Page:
Please keep your bandage on and avoid getting your foot wet. IMPORTANTLY, please keep your foot elevated as it helps to reduce the swelling and control your discomfort.
When lying down elevate your foot on a pillow and when sitting down elevate it on a chair. When your foot is lowered down it will throb and swell. This is normal and can continue up two to three weeks following your surgery.
You will be discharged from hospital with pain relief tablets. Please take these regularly in the days following surgery. You may only require pain relief in the evening before bed.
When do I see Mr Keith?
You will be booked in for a follow up appointment to see Mr Keith approximately two weeks after your surgery. Your bandage will come off and Mr Keith will instruct you how to start exercising your toe to help increase movement, strength and flexibility.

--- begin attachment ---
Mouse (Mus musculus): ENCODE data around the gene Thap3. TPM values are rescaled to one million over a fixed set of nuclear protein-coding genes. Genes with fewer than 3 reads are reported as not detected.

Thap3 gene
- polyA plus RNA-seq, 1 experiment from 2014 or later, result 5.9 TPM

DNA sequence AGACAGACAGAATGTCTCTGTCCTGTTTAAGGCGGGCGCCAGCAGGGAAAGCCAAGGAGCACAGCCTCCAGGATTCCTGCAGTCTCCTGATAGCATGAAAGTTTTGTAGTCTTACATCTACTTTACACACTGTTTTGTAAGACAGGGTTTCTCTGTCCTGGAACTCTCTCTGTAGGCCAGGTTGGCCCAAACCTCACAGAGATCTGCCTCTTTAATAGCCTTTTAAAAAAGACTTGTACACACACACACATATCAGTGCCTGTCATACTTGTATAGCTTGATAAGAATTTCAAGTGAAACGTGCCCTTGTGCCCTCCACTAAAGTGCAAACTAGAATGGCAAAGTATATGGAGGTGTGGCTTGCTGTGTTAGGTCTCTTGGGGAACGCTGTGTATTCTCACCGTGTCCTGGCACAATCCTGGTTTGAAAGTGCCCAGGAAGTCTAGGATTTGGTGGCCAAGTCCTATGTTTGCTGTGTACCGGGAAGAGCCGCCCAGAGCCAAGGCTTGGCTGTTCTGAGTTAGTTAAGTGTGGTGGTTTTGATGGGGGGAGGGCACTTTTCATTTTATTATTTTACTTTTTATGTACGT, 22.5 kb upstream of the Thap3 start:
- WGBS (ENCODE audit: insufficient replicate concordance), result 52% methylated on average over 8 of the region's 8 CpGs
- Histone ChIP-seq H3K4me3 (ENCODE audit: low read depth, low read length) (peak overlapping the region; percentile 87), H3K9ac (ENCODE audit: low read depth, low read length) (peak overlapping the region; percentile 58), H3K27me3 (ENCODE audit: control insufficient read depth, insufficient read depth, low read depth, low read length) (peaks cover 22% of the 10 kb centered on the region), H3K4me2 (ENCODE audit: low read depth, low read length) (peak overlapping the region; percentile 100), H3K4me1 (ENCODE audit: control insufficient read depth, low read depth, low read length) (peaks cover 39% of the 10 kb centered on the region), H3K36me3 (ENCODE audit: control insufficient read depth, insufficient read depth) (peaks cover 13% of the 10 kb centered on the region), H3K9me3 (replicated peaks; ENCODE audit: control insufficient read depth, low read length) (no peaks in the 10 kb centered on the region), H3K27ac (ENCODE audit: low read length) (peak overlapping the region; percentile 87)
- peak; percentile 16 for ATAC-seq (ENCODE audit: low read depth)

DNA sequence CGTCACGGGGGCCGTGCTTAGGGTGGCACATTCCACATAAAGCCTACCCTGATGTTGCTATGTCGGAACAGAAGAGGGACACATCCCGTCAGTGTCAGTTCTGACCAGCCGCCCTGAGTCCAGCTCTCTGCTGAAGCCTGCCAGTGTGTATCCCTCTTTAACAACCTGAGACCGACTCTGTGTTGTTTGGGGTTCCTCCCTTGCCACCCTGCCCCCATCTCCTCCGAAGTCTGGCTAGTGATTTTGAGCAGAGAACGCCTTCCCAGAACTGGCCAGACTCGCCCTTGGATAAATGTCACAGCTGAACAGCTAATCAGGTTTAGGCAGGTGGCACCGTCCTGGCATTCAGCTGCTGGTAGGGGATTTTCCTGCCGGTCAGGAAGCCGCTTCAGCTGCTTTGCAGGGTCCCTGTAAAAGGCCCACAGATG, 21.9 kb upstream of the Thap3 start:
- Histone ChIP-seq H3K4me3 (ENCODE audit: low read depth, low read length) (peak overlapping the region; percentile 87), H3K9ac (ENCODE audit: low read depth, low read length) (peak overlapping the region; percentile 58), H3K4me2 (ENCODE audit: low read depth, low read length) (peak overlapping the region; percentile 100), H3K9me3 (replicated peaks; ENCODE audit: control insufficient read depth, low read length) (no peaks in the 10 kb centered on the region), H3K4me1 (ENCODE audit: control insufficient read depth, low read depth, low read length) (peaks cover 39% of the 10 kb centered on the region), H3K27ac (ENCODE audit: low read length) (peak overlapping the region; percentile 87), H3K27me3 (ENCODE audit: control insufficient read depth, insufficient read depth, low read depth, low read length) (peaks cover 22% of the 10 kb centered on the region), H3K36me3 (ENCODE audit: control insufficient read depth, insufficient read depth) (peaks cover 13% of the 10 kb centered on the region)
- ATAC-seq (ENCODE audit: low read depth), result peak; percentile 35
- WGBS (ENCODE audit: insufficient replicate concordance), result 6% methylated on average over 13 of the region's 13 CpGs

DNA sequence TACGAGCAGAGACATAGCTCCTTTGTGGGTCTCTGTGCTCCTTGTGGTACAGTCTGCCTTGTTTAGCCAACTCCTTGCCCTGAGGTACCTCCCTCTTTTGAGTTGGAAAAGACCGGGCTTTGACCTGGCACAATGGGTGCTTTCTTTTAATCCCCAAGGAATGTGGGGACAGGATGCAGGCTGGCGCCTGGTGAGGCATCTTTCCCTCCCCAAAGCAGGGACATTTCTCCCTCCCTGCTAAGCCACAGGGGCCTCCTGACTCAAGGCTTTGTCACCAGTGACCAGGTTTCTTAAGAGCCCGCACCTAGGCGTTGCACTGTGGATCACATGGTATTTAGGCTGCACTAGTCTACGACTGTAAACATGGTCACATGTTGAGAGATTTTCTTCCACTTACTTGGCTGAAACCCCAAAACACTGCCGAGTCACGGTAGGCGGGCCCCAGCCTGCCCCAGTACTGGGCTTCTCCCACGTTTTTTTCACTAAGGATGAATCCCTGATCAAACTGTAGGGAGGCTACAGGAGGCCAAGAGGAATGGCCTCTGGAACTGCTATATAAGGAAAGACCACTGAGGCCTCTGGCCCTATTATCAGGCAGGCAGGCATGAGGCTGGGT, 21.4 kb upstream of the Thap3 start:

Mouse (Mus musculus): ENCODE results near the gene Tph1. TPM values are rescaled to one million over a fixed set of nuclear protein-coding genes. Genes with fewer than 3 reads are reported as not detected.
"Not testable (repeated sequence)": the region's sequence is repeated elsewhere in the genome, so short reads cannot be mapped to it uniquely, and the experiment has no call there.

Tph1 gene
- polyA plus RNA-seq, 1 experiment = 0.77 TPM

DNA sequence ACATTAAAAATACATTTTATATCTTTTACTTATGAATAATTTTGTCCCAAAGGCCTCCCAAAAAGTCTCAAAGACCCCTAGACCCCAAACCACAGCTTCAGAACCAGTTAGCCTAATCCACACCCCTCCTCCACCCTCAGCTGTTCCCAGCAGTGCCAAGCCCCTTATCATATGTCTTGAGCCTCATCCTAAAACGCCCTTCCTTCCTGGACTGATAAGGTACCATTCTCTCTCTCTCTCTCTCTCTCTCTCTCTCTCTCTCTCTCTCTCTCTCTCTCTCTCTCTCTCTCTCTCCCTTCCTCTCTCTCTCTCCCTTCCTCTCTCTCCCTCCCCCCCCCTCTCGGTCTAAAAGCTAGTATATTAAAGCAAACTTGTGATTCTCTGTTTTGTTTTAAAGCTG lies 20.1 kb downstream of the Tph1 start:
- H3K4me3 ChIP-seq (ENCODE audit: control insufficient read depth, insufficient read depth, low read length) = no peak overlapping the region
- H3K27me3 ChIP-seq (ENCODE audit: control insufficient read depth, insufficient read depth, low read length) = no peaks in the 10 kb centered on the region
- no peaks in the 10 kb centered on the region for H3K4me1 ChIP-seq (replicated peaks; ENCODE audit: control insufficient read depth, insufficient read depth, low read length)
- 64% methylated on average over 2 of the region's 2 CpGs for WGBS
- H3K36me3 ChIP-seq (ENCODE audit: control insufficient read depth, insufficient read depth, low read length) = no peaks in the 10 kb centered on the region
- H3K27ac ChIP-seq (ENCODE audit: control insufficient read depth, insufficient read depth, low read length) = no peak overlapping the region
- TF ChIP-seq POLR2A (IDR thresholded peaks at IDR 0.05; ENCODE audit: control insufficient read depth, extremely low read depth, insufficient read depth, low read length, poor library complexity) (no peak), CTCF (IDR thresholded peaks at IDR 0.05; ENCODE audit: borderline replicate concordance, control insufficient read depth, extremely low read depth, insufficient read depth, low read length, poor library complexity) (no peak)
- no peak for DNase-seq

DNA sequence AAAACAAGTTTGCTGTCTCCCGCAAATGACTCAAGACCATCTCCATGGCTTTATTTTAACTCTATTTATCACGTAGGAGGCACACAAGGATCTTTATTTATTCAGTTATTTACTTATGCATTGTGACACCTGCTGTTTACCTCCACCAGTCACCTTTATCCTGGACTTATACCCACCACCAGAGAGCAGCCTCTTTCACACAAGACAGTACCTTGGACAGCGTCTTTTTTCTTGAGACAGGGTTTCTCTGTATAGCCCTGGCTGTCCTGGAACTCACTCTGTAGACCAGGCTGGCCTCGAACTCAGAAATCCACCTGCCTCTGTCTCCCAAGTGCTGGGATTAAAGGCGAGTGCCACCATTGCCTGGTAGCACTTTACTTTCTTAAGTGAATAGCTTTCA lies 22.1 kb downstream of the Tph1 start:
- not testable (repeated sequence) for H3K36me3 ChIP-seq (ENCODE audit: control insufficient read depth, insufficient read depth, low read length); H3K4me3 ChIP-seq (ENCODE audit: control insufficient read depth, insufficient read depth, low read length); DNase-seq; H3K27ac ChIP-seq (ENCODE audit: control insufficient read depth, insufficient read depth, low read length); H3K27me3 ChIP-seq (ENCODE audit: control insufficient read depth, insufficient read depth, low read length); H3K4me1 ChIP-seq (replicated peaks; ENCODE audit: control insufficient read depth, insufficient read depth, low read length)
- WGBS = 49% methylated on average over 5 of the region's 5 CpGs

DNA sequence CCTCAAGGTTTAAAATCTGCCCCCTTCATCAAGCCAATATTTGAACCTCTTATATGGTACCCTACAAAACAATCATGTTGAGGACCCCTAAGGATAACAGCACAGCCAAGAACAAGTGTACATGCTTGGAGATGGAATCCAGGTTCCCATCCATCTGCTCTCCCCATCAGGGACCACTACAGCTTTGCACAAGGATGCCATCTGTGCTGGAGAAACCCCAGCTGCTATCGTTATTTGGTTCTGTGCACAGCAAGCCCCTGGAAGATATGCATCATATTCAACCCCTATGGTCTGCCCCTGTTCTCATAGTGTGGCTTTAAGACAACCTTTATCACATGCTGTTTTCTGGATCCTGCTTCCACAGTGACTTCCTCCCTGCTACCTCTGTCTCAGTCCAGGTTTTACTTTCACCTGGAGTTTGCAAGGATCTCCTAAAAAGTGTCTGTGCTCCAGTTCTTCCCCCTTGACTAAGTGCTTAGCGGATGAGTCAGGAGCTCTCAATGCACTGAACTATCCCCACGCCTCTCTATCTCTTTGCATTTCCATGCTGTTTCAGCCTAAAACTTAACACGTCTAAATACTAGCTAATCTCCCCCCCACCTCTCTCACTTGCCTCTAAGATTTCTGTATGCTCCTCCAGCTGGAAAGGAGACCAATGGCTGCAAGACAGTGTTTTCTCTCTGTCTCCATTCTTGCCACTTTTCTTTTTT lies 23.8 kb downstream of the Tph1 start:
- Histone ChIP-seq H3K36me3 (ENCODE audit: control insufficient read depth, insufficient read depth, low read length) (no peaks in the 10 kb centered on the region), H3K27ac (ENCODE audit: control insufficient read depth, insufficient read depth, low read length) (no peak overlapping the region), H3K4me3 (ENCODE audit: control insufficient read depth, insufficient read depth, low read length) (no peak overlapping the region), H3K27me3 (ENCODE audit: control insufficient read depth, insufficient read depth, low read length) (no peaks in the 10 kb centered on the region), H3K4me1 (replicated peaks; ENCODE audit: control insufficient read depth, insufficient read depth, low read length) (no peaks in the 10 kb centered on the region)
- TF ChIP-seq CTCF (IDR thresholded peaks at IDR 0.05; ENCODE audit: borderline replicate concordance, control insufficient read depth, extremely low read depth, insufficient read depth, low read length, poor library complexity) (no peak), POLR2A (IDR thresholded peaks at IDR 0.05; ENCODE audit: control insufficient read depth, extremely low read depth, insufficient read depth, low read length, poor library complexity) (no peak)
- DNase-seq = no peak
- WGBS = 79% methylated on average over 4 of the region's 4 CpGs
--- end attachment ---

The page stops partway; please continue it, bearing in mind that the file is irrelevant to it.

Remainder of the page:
Failure to undertake these exercises increases the risk of developing a stiff toe after surgery.
When can I go back to wearing a normal shoe?
On average, expect to spend about six weeks in the postoperative shoe. At your six week review with Mr Keith, you will may be able to wear an open toed sandal, preferably with adjustable straps or loose fitting supportive shoe. Your foot may remain swollen for up to six months after the operation.
It will normally be three to four months after your surgery before you can wear a shoe for a working day, and it is usually three to six months from the operation before you can hope to resume recreational walking or light sporting activities.